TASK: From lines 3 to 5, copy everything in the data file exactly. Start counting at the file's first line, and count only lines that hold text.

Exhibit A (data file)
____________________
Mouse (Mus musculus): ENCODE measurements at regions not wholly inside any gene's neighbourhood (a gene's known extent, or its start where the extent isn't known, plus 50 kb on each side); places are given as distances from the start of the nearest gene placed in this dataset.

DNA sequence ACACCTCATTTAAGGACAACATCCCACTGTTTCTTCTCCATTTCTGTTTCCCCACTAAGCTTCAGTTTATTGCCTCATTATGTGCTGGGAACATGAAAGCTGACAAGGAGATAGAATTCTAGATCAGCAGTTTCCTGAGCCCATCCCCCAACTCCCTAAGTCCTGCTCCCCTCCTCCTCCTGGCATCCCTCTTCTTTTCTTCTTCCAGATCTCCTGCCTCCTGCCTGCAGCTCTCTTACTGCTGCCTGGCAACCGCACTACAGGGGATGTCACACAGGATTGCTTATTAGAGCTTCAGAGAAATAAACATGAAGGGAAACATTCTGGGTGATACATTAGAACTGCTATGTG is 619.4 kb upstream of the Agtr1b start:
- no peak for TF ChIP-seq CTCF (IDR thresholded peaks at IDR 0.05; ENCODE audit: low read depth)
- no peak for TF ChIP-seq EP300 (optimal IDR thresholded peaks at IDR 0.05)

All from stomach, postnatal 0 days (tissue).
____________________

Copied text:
- no peak for TF ChIP-seq CTCF (IDR thresholded peaks at IDR 0.05; ENCODE audit: low read depth)
- no peak for TF ChIP-seq EP300 (optimal IDR thresholded peaks at IDR 0.05)

All from stomach, postnatal 0 days (tissue).